My joy was short-lived when we realised that I may need to book a flight back to Melbourne early.
I remember getting hourly reports of the growing number of positive COVID cases from the telly. I remember sitting on the sofa with my parents and my sister, watching the news, clutching my phone and waiting anxiously for email notifications about travel bans. I remember during the last few days I was with my family, after finally making the tough decision to book new tickets so that I would land in Melbourne in case I get stuck overseas, I had a thermometer stuck in my armpit and my nurse mother fussing over me to see if I was showing any symptoms. For days I actually did have a mild fever due to the anxiety and stress of the situation and the sheer fury I felt from having my yearly reunion with my family unjustly ruined.
I remember not being able to look back at my parents one last time and waving goodbye as I walked through the terminal gates. I was afraid that if I saw them I would cry, which would raise my temperature and I would get caught by the body-heat scanners and sent home. I remember crying over the phone with them in the SkyBus on the way to Southern Cross, the moment when I knew I would be able to stay in Melbourne for the year.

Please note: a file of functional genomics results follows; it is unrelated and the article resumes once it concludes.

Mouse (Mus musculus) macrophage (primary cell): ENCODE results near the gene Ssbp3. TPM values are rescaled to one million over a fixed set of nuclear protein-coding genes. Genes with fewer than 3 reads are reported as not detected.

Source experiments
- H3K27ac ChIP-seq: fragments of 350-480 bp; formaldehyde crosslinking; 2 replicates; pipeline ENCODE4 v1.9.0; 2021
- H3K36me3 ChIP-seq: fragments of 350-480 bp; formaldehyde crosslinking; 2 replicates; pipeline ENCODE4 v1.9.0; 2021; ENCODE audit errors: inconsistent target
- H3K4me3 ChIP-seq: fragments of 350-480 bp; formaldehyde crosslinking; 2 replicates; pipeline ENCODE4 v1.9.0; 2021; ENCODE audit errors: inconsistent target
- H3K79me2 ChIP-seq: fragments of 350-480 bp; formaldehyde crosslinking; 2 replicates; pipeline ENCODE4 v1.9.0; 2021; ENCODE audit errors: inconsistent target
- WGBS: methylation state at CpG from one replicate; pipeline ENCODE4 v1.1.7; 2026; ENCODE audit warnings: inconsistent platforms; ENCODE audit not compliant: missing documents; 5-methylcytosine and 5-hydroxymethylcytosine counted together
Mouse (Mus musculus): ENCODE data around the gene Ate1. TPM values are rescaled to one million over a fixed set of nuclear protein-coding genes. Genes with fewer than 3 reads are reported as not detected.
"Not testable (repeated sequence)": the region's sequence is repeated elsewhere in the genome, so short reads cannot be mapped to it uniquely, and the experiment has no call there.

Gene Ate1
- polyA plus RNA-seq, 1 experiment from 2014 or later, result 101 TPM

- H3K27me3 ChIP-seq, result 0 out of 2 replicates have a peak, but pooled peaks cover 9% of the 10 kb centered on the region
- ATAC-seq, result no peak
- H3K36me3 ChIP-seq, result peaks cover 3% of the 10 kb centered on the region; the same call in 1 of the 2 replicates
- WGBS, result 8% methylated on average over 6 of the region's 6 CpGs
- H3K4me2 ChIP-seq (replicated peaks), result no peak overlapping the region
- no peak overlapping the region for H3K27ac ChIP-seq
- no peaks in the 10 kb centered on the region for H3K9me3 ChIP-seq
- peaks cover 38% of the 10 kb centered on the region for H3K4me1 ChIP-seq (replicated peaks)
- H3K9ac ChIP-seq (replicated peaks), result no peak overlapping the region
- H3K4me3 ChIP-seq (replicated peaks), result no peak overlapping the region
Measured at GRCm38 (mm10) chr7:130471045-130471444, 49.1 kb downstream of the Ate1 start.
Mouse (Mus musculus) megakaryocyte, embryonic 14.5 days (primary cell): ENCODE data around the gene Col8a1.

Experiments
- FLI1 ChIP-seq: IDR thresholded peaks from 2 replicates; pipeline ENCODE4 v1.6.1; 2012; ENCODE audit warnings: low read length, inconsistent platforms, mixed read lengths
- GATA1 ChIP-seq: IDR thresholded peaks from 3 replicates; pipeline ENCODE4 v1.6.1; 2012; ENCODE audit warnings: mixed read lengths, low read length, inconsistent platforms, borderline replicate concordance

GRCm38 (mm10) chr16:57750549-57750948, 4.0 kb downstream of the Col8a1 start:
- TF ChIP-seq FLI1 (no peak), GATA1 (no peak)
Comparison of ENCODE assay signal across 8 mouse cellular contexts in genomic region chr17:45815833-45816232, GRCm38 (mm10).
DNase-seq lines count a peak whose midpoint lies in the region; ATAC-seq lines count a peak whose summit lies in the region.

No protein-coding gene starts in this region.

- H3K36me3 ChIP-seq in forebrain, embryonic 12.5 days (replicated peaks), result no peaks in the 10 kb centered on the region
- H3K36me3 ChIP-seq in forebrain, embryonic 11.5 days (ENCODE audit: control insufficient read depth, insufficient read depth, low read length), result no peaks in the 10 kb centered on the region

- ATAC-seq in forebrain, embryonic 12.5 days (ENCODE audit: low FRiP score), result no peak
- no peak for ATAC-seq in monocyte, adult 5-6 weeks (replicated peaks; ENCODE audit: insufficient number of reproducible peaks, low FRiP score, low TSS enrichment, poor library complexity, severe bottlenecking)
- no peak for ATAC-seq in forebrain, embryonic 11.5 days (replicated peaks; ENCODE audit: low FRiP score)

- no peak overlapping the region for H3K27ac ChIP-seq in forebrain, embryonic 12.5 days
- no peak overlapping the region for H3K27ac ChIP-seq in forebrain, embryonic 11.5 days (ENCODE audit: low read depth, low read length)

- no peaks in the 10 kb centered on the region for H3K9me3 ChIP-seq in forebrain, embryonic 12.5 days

I was back in Australia’s summer from that brief homecoming in Korea’s frigid winter, skipping the ‘dizzy spring’ of Korea as thousands of COVID-19 cases began to emerge as the ice thawed. I remember asking, just asking without any expectation of a real answer, why this? Why now? Why us?
‘오 지금 내가 어디로, 어디로 가는 걸까
Oh where am I going, going from here
나는 무엇을 위해 살아야, 살아야만 하는가
What is it that I am truly living, living for
나는 왜 이길에 서있나
Why am I standing on this road
이게 정말 나의 길인가
Is this really the road meant for me